4.3 Causes of decadal change in tripton concentration in Lake Kasumigaura

Utagawa and Takamura [14] suspected that the white turbid water and high turbidity observed in Lake Kasumigaura resulted from calcite formation. As shown in Supplementary Fig. 4, calcium concentration in lake water increased in the latter half of 1990s and they showed that the saturation index of calcite was high during this period. There exists a discrepancy between the periods of high saturation index of calcite and high tripton concentrations. In addition, the percentage of calcite in suspended solids was at most 15% based on chemical analysis of its elemental composition. Therefore, the high tripton concentration was not due to the formation of calcite.

We then considered the influence of sediment resuspension on decadal change in tripton concentration. In Lake Kasumigaura, sediment resuspension is principally caused by wind wave [13]. The magnitude of wind wave is determined by wind fetch and velocity. Considering the fixed station, wind velocity is the dominant factor in wind wave. Because there were not clear decadal changes in wind velocity (Supplementary Fig. 5(1) and (2)), it was suggested that the change in sediment properties could result in the decadal change in sediment resuspension.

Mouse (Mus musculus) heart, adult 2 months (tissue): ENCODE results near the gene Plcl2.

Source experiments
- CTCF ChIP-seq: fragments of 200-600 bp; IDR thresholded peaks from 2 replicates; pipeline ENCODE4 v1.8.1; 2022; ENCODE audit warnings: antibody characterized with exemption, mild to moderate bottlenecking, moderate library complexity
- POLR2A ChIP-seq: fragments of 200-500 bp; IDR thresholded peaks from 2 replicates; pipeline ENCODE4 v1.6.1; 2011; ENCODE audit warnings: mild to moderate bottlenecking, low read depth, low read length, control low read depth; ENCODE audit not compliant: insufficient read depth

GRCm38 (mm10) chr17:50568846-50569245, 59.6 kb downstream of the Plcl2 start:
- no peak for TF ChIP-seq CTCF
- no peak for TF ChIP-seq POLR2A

Otsubo [35] reported that the limit of sediment particle movement in a hydraulic experiment using sediment samples obtained in Lake Kasumigaura decreased with sediment WC, indicating that water acted as a lubricant. The experiment was conducted in a pipe conduit with a rectangular cross section; an alluvial bed portion was filled with the sediment samples, and the flow speed could be varied. Based on a similar experiment, Otsubo also indicated that this limit was decreased by removing organic matter from the sediment and increased by adding agar. He considered that organic matter contributed the resistance to transport force. Righetti and Lucarelli [36] reported that the cohesive effect on critical shear stress decreased as sediment WC increased based on a laboratory experiment carried out on natural benthic sediments from three alpine lakes.

These findings support our results that estimated tripton concentration in lake water increased with sediment WC and decreased with sediment IL. The few years delay of their correlations probably resulted from the time difference between water and sediment surveys and/or the time required for tripton accumulation in lake water.

Subsequently, the question arises as to why the sediment properties changed. In the latter half of the 1990s, high inorganic ions were detected in the water, particularly Na+ and Cl (Supplementary Fig. 4). Fukushima et al. [29] reported that in a laboratory experiment NaCl raised water content in sediment, probably due to the swelling of clay particles. They suggested that high NaCl conditions were induced by saline water intrusion through the downstream gate and that this intrusion was brought about by low precipitation during the period.